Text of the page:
In another, perhaps too quick and dirty for the Atlantic, let me respond to this by Robin Hanson.

We all want the things around us to be better. Yet today billions struggle year after year to make just a few things a bit better. But what if our meagre success was because we just didn’t have the right grand unified theory of betterness? What if someone someday discovered the basics of such a theory? Well then this person might use his basic betterness theory to make himself better in health, wealth, sexiness, organization, work ethic, etc. More important, that might help him make his betterness theory even better.

After several iterations this better person might have a much better betterness theory. Then he might quickly make everything around him much better. Not just better looking hair, better jokes, or better sleep. He might start a better business, and get better at getting investors to invest, customers to buy, and employees to work. Or he might focus on making better investments. Or he might run for office and get better at getting elected, and then make his city or nation run better. Or he might create a better weapon, revolution, or army, to conquer any who oppose him.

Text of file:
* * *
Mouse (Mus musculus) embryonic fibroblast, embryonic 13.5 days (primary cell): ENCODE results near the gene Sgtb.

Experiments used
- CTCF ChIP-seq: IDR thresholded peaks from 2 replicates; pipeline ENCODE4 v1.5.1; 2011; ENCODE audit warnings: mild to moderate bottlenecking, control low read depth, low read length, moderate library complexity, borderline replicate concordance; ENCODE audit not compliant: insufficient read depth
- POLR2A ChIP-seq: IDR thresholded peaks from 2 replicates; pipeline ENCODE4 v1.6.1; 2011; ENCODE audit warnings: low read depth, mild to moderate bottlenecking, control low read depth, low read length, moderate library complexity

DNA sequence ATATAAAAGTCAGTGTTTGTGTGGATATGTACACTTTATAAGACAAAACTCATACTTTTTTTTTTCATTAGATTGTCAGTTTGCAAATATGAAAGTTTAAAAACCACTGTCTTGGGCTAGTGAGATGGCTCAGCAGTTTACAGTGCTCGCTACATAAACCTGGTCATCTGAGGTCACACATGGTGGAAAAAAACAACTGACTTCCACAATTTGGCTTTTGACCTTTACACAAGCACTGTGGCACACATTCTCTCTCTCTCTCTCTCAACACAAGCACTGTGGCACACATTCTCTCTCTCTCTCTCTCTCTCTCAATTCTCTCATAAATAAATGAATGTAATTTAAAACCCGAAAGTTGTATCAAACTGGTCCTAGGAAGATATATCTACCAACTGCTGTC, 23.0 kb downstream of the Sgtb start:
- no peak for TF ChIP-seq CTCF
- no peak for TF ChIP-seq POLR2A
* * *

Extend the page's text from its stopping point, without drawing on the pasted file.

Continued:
. . .

All of which is to say that fearing that a new grand unified theory of intelligence will let one machine suddenly take over the world isn’t that different from fearing that a grand unified theory of betterness will let one better person suddenly take over the world. This isn’t to say that such an thing is impossible, but rather that we’d sure want some clearer indications that such a theory even exists before taking such a fear especially seriously

I don’t think a betterness explosion is that far fetched of a concept. Indeed, we are in the middle of one right now. It’s the sustained period of economic growth after the industrial revolution.

The important concept – to my mind – is that this betterness revolution is ultimately limited by our ability to analysis and communicate information. There are various means we might think of for this process to change radically and with it the nature of the betterness revolution.

For various reasons the grand unified theory of betterness seems illusive. But the betterness box does not. Suppose that we EM a single smart person few thousand times, put all the EMs into one box and then turn up the speed 1 million times.

Could not the box conceivably design better faster boxes to put itself into, continuing a rapid betterness explosion? Would it not look to the rest of the world as if that single individual just “took over”

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